Third, when I am working with people of color, I have to get over feeling that “I know what you need, that my experience is the standard by which everything else is measured.”  We have a tendency to do that when we go on mission trips, not asking what the needs of our neighbors are, but assuming we know and taking with us things that don’t help.

Finally, I have to stop being afraid and remaining silent.  In wanting to avoid conflict, too often I don’t speak up when God gives me the opportunity.  This sin of omission can be as great as a sin of commission, because when I don’t speak up, others assume I am agreeing with them.  So, the nasty, loud voices continue unchecked.

As I said earlier, learning to address my white privilege is a life-long process.  What I keep in mind to help me are those Scripture verses which remind me that we are all brothers and sisters in Christ, as the Apostle Paul says in Galatians 3 (27-28):  “As many of you as were baptized into Christ have clothed yourselves with Christ.  There is no longer Jew or Greek, there is no longer slave or free, there is no longer male and female; for all of you are one in Christ Jesus.”

Thank you for letting me share.


*Historical details from the book, “When Affirmative Action was White,” by Ira Katzelson.

An open letter from African American Presidents and Deans in Theological Education.  A full list of the authors is at the bottom of the letter.

A response given by the Presidents and Deans of the ELCA seminaries. A full list of the authors is at the bottom of the letter.

DSC_3292536x800.jpgThe Rev. Dr. Ray Tiemann was called to serve as the fourth bishop of the Southwestern Texas Synod  in 2000 and was re-elected in May, 2006 for a second six-year term and was re-elected in May 2012 for a third six-year term. Prior to his election as bishop, Tiemann served as co-pastor at Holy Ghost Lutheran Church in Fredericksburg, Texas, since 1985. He was pastor of Abiding Savior Lutheran Church of Cameron, Texas, from 1979 to 1985. Currently a member of the LSTC Board of Directors, Bishop Tiemann also previously served as chair of the Southwestern Texas Synod’s Commission for Professional Leadership, twice as Dean of the Hill Country Conference, and as chair of the planning committees for several synod assemblies and other synodical events. Tiemann received his Bachelor of Arts degree from Texas Lutheran College in 1975, a Master of Divinity degree from Wartburg Theological Seminary in 1979, and a Doctor of Ministry in Preaching degree from the Lutheran School of Theology in Chicago in 1995. His thesis centered on the relationship between the children’s sermon and the general sermon for the day as a way to reach a broader segment of the congregation with the message of the Gospel. He and his wife, Debbie, reside in Fredericksburg. They have two children, Daniel and Rebecca.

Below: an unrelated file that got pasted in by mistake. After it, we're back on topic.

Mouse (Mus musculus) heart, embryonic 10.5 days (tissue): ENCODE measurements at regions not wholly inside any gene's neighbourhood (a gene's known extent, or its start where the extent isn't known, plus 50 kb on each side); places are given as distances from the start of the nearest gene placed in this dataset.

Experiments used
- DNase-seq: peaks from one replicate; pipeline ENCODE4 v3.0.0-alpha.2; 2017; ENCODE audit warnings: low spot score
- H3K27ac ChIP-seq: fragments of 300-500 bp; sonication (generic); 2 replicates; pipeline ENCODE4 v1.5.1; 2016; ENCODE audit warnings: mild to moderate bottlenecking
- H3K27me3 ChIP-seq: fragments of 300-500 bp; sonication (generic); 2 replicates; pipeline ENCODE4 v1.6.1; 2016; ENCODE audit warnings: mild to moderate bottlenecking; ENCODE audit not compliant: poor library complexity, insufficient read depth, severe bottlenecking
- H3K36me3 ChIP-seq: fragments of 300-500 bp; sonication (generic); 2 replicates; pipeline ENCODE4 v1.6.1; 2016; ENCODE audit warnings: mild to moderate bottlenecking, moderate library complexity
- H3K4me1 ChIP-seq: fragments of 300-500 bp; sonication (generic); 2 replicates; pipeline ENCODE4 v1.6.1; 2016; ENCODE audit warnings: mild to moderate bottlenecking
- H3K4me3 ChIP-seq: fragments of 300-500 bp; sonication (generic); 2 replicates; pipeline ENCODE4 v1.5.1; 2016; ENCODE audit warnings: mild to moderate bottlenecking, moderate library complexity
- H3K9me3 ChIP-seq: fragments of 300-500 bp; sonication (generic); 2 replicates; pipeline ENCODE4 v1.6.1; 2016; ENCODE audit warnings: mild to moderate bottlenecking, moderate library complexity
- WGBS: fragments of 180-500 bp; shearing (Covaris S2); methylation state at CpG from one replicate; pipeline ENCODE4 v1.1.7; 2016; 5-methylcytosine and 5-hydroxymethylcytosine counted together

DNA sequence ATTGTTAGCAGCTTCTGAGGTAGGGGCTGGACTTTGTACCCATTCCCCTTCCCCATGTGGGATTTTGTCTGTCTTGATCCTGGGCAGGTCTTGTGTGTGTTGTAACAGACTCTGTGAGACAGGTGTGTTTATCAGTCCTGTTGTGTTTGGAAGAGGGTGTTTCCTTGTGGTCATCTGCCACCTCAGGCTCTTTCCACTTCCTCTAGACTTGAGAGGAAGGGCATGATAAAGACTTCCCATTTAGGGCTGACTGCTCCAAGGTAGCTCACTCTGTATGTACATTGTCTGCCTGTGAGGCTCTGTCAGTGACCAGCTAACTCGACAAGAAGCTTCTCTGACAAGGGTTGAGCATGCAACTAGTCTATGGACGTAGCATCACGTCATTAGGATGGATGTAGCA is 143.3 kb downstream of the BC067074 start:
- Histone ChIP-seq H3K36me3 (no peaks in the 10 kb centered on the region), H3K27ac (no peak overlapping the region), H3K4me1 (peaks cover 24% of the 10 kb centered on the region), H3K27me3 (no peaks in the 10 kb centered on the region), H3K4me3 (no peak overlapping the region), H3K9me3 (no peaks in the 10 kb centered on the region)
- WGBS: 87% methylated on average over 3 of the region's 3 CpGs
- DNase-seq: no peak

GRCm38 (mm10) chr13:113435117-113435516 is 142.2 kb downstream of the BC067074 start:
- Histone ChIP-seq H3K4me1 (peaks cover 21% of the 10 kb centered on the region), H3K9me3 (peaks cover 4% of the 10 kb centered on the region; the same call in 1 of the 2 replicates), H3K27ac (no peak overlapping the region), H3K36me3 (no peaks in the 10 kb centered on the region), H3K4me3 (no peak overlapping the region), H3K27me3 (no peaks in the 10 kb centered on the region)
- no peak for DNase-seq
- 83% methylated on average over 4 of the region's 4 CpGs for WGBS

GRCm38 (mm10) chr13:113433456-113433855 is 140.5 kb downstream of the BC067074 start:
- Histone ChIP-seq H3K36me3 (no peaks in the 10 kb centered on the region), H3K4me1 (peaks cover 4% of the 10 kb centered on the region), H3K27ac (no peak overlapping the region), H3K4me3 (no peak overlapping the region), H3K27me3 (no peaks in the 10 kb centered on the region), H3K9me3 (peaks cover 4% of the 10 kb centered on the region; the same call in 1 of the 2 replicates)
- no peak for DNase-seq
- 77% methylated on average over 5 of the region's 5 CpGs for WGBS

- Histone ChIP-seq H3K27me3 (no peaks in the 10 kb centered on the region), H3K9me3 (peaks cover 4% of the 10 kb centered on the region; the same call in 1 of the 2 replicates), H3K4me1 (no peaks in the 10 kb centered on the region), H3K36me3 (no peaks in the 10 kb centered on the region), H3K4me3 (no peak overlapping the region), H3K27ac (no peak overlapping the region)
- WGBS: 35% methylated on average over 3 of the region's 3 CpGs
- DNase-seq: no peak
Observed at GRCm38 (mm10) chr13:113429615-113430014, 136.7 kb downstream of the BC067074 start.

5 thoughts on “White Privilege – the Rev. Dr. Ray Tiemann Bishop, Southwestern Texas Synod of the Evangelical Lutheran Church in America (ELCA)

  1. I am very proud and excited that our bishop is confronting the centuries-old sins of white privilege and racism, both sides of the same coin. It will be a long and painful process but I firmly believe that through the power of the Holy Spirit, sincere confession by those of us who daily benefit from white privilege, and the courage to name and face the actions and inactions that perpetuate racism–indeed any __ism, we can begin honest conversation and prayer leading to transformation.


  2. Marvis

    I found Bishop Tieman’s commentary refreshingly honest, as white privilege should not be a sentiment easily reconciled with a Christian spirit. Thus, in response I too would like to be honest. As an African American female, a baby boomer approaching sixty, I have recently become more privy to conversations regarding white privilege. It seems that finally whites are beginning to acknowledge their active participation in white privilege. And in a recent class lecture, Rev. Dr. Richard Perry of LSTC defined “racism as institutionalized white privilege.” so they are not only “opposite sides of the same coin,” I believe racism is a direct manifestation of white privilege, specifically in our American society. And, I think it was in the early 1980’s when sociologist and legal scholars began to identify Critical Race Theory (CRT) in America acknowledging systemic racism and the ramifications of white privilege on American society.
    However, in all honesty, as someone who has experienced racism directly throughout my life, it is difficult for me to empathize with a white person struggling with white privilege. This is my struggle, and perhaps the struggle of many African Americans. How do I as an African American move past my memories and experiences where the exercise of white privilege painfully and brutally impacted and affected my life, and the livlihood of my family. I too am a Christian, a minister, and I too have quoted Paul’s words in Galatians 3:27-28 to many of those I have counseled. But in my heart, there is a tiny space where the pain of being called a “nigger,” numerous times beginning when I was a child, compels me to keep at least a minimal distance and to always remain suspect of any white person, regardless of how much I may love them or become friendly with them. I have many white American friends and in my past I dated white American men. Yet I have found that there is always that moment in our relationship, regardless of our bond, where white privilege makes its appearance. It can come in any form, and I am suddenly reminded of who I am and who they are. So, this is my struggle as a good Christian of color. The struggle for both of us is real and as you said, it is a life long process.
    Thanks for sharing.

    Liked by 1 person

  3. Want to get uncomfortable? Join us on a Kairos Prison Ministry weekend. At the same time you will see the dramatic transformation going on in prisons – less violence, good relationships between men of different color and religious faiths.